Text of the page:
This is a little hard to explain, but I know what I mean.😁 Each month I am going to choose a random challenge – it might be based on a blogger or Youtuber’s TBR challenge or I might draw slips of paper out of a container or whatever I feel like at the time. For example, in January I wrote down ten criteria like ‘a book with a blue cover’ and ‘the highest rated book on my Goodreads Want to Read List’, etc and then randomly chose one of them and found a book to meet it. For February I picked a TBR game on Youtube and had to meet the first challenge that came up there. This is the only category where I don’t get to strictly choose any book I like, so I felt it was good to include it. And also, again, fun.

7.Read in at least three genres

Pretty self-explanatory. I can read in any genres I choose, but I must include at least three every month. This is because I realised that several months last year I only read two different genres and I want to branch out a bit more. Four would be better, but I’m being kind to myself and saying at least three.

8.Read at least four books

I expect to read more than forty-eight books in total in 2021 but I had a couple of reading slumps last year and want to hold myself to reading a bit more consistently. So four books every month is the minimum. If I’m really struggling, they can include novellas or other short-form writing.

9.Read at least 1500 pages

This is pushing myself a bit harder than last year, when I read an average of about 1200 pages a month, but I do enjoy long books and the complex story and character arcs they allow, so I’m happy to push. This is probably the challenge I’m least confident of meeting, but I’m giving it a go.

So there they are: my 9 monthly reading challenges for 2021. Spoiler alert: I already met all of them in January, so I’m off to a good start. Do you like challenging yourself as a motivation to read? If so, what are your reading challenges for this year?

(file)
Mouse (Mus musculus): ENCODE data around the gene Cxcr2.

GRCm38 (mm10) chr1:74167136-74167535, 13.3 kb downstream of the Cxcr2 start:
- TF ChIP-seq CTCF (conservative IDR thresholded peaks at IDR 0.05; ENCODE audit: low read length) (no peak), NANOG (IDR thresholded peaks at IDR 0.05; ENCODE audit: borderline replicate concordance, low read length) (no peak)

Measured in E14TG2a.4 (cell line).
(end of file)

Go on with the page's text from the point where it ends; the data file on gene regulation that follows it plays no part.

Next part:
A love letter to Australia

This is not a bookish post, but as an Australian I just had to share this beautiful article by Sandy Barker. Enjoy.

Off the Beaten Track

It is Australia Day 2020. January 26th is a contentious date, because it marks the arrival of the First Fleet―the first European settlers who arrived in Australia in 1788.

Of course, by commemorating this date, Australia ignores that in 1788 we were already populated by hundreds of nations of Indigenous Australians forming the world’s oldest civilisation.

This post isn’t about whether or not we should change the date of Australia Day, although we should. This post is a love letter to my home, my country, my Australia.

My Australia

My Australia is the person at the tram stop who sees that you’re lost and gives you directions with a smile. My Australia is the person at the party who draws the introverts into conversation, and makes sure everyone is heard. My Australia has a hearty sense of humour―often bawdy, always self-deprecating, and sometimes a defence mechanism.